One morning last week, I was knitting and drinking a cup of coffee before work, and watching "The Wonder Years." I start many mornings like this, 20 minutes of an old TV show, a few rows knitted and a cup o' joe do wonders for my day. Most mornings I'm alone in doing so, but this particular morning, Will popped out of bed early on his own and joined me. Surprisingly, he did not come barrelling into the living room as he usually likes to and attempt a coup to watch a kids show. Instead, he snuggled up on the couch and started watching with me.
The episode featured Kevin Arnold (played by Fred Savage) and his first day of eighth grade. He thought it was going to be a great year; everything was going his way, his classes were looking easy, he has his best friend and his best girl and life looks good. But then it happens: he walks into.......algebra class. The teacher is a tough one, and the subject is really hard for Kevin, who is used to pulling good grades with considerable ease. Kevin contemplates cheating on a test in order to bring up his grade, and the stress is palatable to all involved. The episode ends with Kevin getting the help he needs and everything is hunky-dory again.
I watched this episode with trepidation, remembering exactly how I felt in the same situation: helpless. As the equations were written on the blackboard, I felt mini heart palpitations. It is nice that the world of television could give little Kevin Arnold a happy ending, though it doesn't always work that way in real life. I said aloud, "When it comes to all that crazy stuff and the boys need help with their algebra homework, Hubby is going to need to do it." Will said "What homework? What are you talking about, Mommy?"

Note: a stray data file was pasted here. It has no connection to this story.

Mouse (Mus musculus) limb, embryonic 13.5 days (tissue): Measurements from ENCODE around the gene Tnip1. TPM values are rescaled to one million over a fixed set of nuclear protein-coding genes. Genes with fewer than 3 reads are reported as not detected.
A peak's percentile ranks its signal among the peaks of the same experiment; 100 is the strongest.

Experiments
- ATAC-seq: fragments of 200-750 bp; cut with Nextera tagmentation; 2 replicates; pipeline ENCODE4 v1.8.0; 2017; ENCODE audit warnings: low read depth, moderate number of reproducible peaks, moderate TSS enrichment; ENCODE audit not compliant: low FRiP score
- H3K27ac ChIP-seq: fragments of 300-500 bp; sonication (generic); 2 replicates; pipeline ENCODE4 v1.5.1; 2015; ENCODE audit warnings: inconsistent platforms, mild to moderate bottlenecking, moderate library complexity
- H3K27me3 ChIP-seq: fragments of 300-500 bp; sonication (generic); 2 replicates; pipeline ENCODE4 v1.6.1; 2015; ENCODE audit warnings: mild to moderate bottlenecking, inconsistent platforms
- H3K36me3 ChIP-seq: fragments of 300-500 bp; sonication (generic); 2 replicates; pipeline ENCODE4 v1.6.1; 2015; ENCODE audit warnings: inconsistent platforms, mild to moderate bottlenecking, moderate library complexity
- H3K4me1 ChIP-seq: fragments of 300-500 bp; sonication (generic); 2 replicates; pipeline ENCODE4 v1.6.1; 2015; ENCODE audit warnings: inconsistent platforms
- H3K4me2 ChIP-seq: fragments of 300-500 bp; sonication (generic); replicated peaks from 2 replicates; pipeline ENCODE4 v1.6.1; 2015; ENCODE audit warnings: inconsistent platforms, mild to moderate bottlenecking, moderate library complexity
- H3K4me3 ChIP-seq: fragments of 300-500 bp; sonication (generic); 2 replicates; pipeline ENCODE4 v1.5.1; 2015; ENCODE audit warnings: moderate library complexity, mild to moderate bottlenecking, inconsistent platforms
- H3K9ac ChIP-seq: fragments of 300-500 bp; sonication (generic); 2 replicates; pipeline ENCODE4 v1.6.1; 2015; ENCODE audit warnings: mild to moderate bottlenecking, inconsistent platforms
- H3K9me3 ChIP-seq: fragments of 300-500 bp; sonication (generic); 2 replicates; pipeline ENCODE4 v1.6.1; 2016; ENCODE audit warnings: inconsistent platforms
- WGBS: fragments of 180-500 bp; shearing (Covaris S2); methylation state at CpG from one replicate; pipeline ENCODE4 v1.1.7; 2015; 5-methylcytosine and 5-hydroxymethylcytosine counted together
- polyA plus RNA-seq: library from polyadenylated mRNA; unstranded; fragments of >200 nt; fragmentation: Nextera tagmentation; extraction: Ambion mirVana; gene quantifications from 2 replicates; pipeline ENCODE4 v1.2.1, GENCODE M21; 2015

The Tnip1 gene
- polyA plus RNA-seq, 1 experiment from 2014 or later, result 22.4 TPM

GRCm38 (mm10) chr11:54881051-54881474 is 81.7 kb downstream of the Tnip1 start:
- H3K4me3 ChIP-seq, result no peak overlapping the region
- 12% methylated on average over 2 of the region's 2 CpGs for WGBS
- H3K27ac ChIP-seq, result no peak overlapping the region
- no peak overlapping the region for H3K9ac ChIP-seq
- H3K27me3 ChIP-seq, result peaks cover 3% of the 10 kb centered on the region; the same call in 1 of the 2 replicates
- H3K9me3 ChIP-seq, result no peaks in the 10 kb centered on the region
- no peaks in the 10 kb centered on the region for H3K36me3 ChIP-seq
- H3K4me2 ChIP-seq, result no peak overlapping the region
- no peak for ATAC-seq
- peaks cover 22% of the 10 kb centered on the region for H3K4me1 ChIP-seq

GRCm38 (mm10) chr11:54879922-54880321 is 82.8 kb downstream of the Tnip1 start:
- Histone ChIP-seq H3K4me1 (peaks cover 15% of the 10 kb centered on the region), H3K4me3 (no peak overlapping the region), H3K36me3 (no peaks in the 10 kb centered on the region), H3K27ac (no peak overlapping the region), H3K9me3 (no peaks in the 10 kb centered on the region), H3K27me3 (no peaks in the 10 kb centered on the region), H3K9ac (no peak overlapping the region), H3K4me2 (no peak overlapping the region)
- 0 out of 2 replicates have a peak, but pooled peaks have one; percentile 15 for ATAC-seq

Here's the thing: I am thirty-three years old. I am a competent adult functioning in the world. I can figure out the square footage of a room, calculate the tip at the end of a restaurant meal and compute how big of a roast beef I need to buy to feed my family and guests at Christmas. (The answer is half a pound per person, so if you're expecting ten people, you should get at least five pounds. Unless you want leftovers, too.) I can puzzle out how much yarn I need for a project, and I can figure out at the grocery store if something "on sale" really is a good bargain. AND as a Property Manager for assisted housing, I'm required to calculate an annual recertification for all forty-six of my tenants regarding their income and assets. I am absolutely unstoppable with an adding machine! I had to get certified to do this kind of work, and I passed the test on my first shot. So why, upon watching this episode, am I feeling anxious about something that I experienced in practically another lifetime!
And then it hit me. I'm not so much anxious about the math anxiety that I had back then, I'm dreading the idea of passing it on to my kids. But how do I avoid passing on my fear of high school math? They shouldn't carry the thoughts of "I can't do this, this is so difficult!" because their Mom felt that way. (and apparently still does) I want them to be clean slates, with no formulated opinion about difficulty level of one subject matter over another. Wanting this is one thing, making it happen is certainly another.
As for "Math-Challenged Mama" over here: that was twenty years ago, and I am no longer that person. It's time to let it go. :)